Modifying Schedules for Archival Projects

Margot Note

Margot Note

May 13, 2019

By their nature, all archival projects have elements of uncertainty. Obstacles, some inevitable, can cause missed deadlines, cost overruns, and poor performance. Archivists must expect problems and re-plan activities and shift resources as unforeseen challenges occur. Modifying the schedule is one way to solve problems related to project delays.

Schedule Compression Techniques

There are several schedule compression techniques you can use; all carry some risk. “Crashing” adds resources to critical path activities. However, some actions can’t be completed faster by adding more workers. They often add overhead that negates any time savings. Another technique is fast-tracking when you perform critical path activities in parallel. This high-risk technique increases the likelihood of rework. Process improvements allow you to increase productivity using different processes, technologies, and equipment. In some circumstances, process improvements are unavailable or may increase risks. Finally, deploy overtime for limited periods. When used too much, morale and work quality can decrease.

Simultaneous Sometimes Trumps Consecutive

Execute phases simultaneously when possible, even if your original plan intended consecutive scheduling. Be aware that some steps must run consecutively. A later phase can’t start until the results of the earlier phase are available. In these instances, delays are troublesome since your team can’t proceed. However, in many cases, you can begin a subsequent task without completing a prior one.

Support your team’s effort to absorb previous delays. A phase may be one team member’s responsibility, but setbacks may make it impossible to complete it on schedule; you might be able to overcome the problem by assigning other team members to help.

Where Else Can You Move Forward?

Begin preliminary steps for future phases to save time. You may be frustrated because delays are keeping your team idle. You can’t accelerate the phase underway or begin the next phase. However, you might be able to save time by partially completing the upcoming tasks. Some late phases in an archival project may be executed in a shorter period than initially scheduled. To do so is the most likely way to make up delays created during earlier phases.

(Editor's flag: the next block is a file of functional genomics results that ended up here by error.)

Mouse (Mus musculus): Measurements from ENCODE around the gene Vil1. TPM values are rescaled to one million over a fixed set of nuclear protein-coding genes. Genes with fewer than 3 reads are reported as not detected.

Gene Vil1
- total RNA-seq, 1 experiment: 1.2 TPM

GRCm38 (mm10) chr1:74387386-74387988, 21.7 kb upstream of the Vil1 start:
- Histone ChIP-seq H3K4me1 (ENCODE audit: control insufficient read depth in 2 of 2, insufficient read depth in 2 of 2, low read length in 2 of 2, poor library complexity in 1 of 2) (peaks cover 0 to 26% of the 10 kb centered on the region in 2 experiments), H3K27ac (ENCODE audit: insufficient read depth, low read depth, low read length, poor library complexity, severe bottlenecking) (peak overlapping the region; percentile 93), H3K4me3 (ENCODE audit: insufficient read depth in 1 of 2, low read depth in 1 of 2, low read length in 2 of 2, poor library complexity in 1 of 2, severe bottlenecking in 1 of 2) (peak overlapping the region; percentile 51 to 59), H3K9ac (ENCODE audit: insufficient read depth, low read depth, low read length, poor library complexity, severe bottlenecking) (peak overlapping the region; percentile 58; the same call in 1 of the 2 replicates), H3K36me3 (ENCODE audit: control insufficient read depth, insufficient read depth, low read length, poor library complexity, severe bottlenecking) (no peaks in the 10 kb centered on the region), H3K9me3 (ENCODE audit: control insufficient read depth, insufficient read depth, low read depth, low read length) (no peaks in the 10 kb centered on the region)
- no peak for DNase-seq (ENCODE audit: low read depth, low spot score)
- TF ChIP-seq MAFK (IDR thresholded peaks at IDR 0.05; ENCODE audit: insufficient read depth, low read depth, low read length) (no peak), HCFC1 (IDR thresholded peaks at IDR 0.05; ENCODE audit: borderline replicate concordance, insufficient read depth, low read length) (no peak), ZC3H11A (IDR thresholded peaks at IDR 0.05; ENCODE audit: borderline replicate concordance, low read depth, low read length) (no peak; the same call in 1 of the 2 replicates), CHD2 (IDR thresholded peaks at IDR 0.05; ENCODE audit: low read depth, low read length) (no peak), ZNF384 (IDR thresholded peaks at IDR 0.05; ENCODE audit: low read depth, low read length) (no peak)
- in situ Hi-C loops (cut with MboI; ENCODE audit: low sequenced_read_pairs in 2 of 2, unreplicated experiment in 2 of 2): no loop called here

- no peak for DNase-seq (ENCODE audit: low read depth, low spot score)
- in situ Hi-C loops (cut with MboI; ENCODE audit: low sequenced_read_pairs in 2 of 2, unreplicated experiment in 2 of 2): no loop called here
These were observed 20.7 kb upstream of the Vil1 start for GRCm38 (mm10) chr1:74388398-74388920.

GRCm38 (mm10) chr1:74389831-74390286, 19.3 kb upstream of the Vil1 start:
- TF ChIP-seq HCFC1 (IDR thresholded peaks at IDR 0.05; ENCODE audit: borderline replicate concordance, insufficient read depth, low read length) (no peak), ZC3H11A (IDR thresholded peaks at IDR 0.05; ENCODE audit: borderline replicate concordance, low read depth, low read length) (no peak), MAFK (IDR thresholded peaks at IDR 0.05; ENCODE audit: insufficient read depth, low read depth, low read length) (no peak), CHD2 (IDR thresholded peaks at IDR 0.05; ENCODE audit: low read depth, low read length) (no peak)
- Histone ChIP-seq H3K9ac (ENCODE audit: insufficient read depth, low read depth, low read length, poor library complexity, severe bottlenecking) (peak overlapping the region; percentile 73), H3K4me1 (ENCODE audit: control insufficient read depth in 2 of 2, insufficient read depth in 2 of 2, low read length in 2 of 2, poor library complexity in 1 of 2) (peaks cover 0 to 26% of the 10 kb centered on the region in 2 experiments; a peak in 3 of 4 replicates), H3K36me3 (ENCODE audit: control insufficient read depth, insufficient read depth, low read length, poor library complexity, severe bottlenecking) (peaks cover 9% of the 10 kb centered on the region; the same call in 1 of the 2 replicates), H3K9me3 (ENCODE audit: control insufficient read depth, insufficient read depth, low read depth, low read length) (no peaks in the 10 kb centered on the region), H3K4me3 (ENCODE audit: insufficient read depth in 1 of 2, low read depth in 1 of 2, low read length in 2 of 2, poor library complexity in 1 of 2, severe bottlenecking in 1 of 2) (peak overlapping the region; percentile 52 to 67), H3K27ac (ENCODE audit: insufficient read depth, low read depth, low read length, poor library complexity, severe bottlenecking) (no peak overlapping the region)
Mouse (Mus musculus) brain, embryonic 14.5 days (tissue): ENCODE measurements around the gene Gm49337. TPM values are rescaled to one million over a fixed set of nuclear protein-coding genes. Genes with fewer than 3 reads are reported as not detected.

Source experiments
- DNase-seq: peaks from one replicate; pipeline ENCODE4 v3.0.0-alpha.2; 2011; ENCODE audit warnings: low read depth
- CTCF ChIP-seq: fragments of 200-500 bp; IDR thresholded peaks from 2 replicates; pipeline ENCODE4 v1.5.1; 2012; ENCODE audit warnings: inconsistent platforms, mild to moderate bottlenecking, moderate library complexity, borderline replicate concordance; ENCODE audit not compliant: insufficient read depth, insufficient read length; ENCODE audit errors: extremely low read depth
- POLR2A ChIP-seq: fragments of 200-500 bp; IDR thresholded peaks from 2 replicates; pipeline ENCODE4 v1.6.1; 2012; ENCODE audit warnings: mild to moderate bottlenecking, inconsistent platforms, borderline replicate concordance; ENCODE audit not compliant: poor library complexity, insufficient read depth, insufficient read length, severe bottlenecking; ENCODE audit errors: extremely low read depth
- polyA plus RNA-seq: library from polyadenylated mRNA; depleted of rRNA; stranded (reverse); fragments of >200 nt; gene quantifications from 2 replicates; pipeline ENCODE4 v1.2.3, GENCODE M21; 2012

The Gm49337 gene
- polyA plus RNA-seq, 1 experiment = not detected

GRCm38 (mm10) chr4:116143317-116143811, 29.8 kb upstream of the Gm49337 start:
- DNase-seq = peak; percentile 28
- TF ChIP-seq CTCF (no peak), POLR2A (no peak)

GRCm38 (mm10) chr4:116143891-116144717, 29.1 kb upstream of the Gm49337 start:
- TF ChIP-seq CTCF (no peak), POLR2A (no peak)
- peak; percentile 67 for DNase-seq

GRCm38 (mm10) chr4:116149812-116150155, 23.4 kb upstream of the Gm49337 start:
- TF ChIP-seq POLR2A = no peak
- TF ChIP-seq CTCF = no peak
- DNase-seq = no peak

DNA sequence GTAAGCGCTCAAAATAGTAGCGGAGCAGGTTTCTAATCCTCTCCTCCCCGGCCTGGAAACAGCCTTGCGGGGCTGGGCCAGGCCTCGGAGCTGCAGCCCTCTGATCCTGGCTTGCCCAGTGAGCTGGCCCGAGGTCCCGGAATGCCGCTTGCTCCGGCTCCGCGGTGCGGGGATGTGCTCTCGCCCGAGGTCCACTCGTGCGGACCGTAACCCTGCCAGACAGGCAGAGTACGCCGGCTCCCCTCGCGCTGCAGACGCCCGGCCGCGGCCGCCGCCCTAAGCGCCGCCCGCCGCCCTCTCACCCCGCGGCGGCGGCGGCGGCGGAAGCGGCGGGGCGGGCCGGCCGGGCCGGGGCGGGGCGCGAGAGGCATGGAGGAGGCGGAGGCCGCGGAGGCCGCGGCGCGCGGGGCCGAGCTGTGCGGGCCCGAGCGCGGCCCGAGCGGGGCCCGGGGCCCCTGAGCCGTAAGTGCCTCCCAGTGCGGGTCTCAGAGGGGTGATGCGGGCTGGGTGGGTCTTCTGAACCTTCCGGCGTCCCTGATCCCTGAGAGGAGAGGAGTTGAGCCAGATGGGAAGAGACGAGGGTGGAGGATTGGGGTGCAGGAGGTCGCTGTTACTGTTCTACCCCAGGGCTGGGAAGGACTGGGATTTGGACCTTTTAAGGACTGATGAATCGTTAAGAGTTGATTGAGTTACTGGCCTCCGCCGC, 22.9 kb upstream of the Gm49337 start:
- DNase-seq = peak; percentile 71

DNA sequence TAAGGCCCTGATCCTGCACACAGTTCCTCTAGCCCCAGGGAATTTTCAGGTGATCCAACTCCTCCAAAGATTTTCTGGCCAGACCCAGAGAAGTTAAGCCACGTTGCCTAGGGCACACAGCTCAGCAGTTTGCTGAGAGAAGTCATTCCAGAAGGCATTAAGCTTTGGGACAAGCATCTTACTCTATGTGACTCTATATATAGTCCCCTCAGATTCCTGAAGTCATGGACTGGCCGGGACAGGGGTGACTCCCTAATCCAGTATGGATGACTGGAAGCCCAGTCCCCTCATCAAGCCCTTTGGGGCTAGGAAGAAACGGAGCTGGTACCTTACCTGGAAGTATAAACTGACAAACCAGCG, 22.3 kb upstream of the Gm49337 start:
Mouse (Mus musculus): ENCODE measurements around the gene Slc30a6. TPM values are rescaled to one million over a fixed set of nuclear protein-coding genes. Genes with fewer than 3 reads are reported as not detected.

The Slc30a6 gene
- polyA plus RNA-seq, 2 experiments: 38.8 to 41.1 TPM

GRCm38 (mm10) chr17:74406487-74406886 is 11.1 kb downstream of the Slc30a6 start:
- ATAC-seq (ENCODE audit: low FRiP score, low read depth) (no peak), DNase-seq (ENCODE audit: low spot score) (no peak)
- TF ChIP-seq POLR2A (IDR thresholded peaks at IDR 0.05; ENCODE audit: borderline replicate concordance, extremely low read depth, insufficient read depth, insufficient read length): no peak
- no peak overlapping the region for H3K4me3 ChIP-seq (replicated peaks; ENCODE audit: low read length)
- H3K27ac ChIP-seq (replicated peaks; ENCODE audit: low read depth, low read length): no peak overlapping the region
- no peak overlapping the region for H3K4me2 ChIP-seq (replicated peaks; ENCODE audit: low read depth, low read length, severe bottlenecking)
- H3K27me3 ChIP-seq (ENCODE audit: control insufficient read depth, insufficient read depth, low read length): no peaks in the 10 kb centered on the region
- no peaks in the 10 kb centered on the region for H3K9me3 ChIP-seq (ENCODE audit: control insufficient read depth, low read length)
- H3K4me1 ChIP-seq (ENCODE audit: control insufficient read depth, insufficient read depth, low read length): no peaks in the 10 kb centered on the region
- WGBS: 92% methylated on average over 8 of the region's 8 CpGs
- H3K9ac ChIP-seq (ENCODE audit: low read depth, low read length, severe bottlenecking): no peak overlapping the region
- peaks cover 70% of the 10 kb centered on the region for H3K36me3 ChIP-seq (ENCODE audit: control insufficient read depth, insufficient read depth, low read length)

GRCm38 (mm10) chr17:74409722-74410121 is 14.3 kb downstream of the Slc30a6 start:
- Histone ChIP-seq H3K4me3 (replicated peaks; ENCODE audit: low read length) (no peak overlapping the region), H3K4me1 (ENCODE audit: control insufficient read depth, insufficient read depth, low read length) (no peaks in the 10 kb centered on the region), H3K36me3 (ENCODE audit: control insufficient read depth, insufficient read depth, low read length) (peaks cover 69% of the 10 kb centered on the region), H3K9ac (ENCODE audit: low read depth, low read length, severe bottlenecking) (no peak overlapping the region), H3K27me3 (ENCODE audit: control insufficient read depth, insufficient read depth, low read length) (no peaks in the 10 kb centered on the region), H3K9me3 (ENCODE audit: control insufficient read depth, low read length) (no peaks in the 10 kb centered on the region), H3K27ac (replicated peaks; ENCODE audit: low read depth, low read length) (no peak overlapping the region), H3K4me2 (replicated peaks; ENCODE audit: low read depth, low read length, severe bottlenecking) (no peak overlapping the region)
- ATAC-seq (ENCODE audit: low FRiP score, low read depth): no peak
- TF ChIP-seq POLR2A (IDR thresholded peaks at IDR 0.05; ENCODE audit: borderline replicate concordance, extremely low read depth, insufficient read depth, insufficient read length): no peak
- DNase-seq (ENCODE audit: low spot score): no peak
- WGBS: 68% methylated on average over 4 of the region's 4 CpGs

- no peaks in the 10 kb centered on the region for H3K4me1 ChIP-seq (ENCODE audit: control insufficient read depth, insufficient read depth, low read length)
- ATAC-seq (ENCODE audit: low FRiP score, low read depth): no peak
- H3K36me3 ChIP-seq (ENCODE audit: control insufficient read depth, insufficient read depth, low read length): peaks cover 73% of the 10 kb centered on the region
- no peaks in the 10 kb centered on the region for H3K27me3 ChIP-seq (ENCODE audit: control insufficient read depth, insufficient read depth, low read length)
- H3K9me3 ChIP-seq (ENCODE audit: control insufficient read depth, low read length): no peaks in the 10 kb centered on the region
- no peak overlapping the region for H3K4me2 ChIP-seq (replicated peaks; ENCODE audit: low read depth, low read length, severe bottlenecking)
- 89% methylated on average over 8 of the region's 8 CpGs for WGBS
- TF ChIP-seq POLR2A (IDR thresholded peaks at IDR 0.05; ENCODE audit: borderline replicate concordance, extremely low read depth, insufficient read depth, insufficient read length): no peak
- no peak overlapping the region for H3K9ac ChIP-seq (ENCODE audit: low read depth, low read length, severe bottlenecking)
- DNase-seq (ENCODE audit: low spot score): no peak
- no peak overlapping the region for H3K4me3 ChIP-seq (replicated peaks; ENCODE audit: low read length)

Working with Flexibility

When schedules are shortened, encourage everyone on the team to make each day count. They should be sensitive to changes that increase the scope of the archival project. They should also raise alerts if they find themselves waiting for someone else to complete their work or if they sense a delay. They should start and finish jobs early if they can without compromising quality.

Working overtime may be a way to bring the archival project back on schedule. Most team members will understand the occasional need to catch up on work—but you should ask for overtime only when needed. Not only does paying for overtime increase project cost, it may also lead to burnout, which, in turn, leads to a decrease in efficiency, defeating the purpose.

Distributing Work Evenly

Additionally, there may be a need to balance the amount of work assigned to people on your team, such as lengthening, delaying, and splitting assignments, which will affect the schedule. Extending the duration of tasks and letting them run simultaneously can be helpful when a team member is overloaded. When you increase the duration of tasks, the person works fewer hours on each job during the project. Delaying assignments is another way to balance a team member’s workload, especially if someone has several work packages scheduled at the same time. Delays are ideal when tasks are short because it helps the person stay focused and productive. Splitting a longer assignment into smaller tasks is the third technique for leveling workload, which is a good solution when you need to include a brief, critical task into your schedule.

Look Out for Your Team

Scheduling is done on the assumption that you will have the archival project team you initially planned on or were promised. If someone is working on another project, or a team member will be used for several tasks, you may find that they are overloaded. Look out for and protect your team members so they can achieve project success without burnout.

Margot Note

Margot Note

Margot Note, archivist and consultant, writes for Lucidea, provider of ArchivEra, archival collections management software for today’s challenges and tomorrow’s. Read more of Margot’s posts with advice on running successful archival projects

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